4 Tips for Becoming an Invaluable Accounting and Finance Professional

By McKenna Sawchak posted 07-14-2022 10:25


4 Tips for Becoming an Invaluable Accounting and Finance Professional
Barry Payne Director
External Relations — Management Accountant

The ideal employee for finance teams is someone who knows numbers and is comfortable with emerging technologies.

A digital mindset is becoming essential for navigating the constantly evolving world of accounting and finance, but what does that term even mean? 

“Back in college, when I first heard the term ‘digital mindset,’ I thought: ‘That is not a term that means anything; it's just corporate lingo,’” said Ashley Petryk, CPA, a Beta Gamma Sigma alumna who works in finance transformation at Elastic, a leading platform for search-powered solutions.

“I used to think a digital mindset was this huge list of technologies I needed to learn, but now I think of it more as a set of attitudes and behaviors that enable people and organizations to dream up possibilities and solutions to problems.”

If you’re a student or recent graduate working in business, accounting or finance, there are arguably more opportunities and potential career routes than before.

“There are infinitely more possibilities for people who go into accounting and finance to touch more parts of their organizations and have a much larger impact than we’ve ever had,” said Elizabeth Pittelkow Kittner, CPA/CITP, CGMA, DTM, vice president of Finance and HR at International Legal Technology Association (ILTA). “We’ll need a collective effort to ensure people have the right strategic skills, so they are better prepared when they enter the profession.”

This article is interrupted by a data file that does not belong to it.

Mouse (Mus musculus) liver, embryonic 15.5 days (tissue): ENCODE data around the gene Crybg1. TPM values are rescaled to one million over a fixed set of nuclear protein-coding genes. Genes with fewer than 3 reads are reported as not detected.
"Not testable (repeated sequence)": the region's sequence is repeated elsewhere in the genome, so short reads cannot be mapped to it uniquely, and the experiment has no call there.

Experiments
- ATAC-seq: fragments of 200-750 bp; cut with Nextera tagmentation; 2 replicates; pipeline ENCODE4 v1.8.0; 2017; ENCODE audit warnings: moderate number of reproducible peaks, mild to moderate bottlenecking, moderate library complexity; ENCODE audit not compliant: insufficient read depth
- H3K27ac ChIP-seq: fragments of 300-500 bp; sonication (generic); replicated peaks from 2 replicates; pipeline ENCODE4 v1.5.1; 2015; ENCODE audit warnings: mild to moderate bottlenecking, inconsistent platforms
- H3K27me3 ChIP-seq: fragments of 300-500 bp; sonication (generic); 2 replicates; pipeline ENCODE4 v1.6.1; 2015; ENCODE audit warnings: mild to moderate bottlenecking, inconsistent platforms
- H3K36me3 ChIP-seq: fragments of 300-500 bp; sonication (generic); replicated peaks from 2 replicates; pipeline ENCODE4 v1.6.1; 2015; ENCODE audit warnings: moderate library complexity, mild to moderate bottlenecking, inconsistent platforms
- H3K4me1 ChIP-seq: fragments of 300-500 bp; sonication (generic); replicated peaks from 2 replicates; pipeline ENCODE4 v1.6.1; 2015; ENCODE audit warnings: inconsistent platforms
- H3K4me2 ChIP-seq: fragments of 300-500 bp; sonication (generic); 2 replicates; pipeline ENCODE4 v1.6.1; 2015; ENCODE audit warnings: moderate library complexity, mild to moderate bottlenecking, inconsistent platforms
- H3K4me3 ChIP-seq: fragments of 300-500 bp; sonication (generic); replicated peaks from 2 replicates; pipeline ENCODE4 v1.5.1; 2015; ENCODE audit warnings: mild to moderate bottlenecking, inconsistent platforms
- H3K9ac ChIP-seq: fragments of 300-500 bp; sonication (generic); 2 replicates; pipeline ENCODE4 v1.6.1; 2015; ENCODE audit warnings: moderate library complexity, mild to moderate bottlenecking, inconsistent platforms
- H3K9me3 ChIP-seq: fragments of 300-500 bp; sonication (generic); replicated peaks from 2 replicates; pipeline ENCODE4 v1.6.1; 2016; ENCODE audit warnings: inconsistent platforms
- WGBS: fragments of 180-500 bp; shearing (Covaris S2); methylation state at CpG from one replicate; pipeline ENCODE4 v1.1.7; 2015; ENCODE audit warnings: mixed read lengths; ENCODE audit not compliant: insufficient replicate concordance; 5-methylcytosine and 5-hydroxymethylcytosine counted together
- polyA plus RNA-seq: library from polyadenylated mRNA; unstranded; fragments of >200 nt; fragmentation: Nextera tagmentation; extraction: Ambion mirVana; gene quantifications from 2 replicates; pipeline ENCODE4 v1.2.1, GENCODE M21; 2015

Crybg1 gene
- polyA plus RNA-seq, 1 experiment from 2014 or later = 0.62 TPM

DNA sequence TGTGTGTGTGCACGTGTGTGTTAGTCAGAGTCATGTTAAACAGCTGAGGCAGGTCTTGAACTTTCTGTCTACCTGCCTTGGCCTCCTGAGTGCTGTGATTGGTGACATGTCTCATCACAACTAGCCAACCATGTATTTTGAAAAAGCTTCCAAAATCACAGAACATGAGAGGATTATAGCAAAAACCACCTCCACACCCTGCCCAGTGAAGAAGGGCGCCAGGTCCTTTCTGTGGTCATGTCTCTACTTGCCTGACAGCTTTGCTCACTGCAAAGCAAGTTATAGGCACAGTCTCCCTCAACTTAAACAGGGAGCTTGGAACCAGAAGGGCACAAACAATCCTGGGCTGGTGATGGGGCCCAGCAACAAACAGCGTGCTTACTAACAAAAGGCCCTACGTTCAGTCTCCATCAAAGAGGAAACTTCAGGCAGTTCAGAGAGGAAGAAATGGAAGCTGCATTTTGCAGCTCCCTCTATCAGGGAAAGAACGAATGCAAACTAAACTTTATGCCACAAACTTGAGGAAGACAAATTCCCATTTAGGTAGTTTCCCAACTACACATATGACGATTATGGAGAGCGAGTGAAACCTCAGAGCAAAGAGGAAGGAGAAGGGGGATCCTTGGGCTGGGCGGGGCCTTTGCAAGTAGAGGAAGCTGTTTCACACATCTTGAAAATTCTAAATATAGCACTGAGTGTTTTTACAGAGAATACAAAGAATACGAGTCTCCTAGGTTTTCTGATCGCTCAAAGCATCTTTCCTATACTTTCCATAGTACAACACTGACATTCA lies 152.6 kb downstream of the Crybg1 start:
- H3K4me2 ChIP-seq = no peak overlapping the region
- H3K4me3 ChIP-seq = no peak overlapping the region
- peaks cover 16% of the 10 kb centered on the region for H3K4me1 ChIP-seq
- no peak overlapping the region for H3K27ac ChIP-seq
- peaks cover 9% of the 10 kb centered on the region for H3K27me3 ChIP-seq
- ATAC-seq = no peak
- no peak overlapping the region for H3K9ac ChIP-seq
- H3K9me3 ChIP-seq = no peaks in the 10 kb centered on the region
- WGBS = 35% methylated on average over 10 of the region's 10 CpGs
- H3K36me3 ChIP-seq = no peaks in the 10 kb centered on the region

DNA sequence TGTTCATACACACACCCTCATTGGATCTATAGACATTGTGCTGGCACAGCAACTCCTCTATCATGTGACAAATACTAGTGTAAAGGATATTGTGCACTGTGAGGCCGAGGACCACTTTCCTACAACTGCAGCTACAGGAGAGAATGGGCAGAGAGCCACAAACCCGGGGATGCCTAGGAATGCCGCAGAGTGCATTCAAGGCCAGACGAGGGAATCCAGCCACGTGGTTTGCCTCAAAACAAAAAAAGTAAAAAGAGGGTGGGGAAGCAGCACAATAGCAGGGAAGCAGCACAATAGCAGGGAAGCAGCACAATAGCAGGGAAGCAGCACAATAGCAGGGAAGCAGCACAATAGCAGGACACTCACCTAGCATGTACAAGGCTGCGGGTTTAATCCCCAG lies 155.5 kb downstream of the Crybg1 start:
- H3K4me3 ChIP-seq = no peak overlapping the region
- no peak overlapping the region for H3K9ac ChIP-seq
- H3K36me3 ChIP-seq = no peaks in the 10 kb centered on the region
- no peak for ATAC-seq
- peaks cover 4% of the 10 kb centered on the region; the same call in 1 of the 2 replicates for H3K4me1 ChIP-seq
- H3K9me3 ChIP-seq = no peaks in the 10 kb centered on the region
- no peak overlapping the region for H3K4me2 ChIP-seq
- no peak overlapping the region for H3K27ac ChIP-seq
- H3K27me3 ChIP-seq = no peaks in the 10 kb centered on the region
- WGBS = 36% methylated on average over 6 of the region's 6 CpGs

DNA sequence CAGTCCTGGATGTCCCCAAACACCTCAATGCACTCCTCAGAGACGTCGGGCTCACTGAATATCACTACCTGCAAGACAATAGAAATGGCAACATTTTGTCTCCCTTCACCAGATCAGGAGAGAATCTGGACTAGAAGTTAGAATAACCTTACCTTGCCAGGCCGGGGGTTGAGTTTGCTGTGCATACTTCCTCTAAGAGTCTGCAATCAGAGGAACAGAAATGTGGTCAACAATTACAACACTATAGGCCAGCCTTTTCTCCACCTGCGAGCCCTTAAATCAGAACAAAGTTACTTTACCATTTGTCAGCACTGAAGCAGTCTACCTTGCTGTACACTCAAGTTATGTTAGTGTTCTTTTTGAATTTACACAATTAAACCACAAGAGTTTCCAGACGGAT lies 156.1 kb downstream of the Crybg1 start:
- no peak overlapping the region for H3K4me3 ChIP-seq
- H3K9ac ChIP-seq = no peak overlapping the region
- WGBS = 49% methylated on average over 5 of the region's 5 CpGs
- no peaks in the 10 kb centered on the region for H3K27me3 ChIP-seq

Petryk and Kittner entered the accounting profession thinking they would mostly be doing technical work in a silo. But they ended up thriving in strategic roles at the intersection of multiple functions. Here’s how:

     1. Embrace tools that make work interesting

While you don’t need to know about every emerging technology, you should be aware and embrace the tools that allow you to offer value above and beyond tasks that can be automated.

“There is so much more value to add as someone who speaks the language of business and knows the numbers,” Petryk said. “For example, instead of just reporting that cost of sales for the month went up, the future accounting professional will explain and demonstrate the ‘Why.’ ”

Petryk recommends five tools for accounting and finance professionals as a starting point:

  • Excel: Every company and almost every department uses it. Aim to learn these commonly used formulas: VLOOKUP, SUMIFS, INDEX MATCH, pivot tables, macros and conditional formatting. If you really want to impress, learn how to use the “Get & Transform Data” function (formerly known as “Power Query”).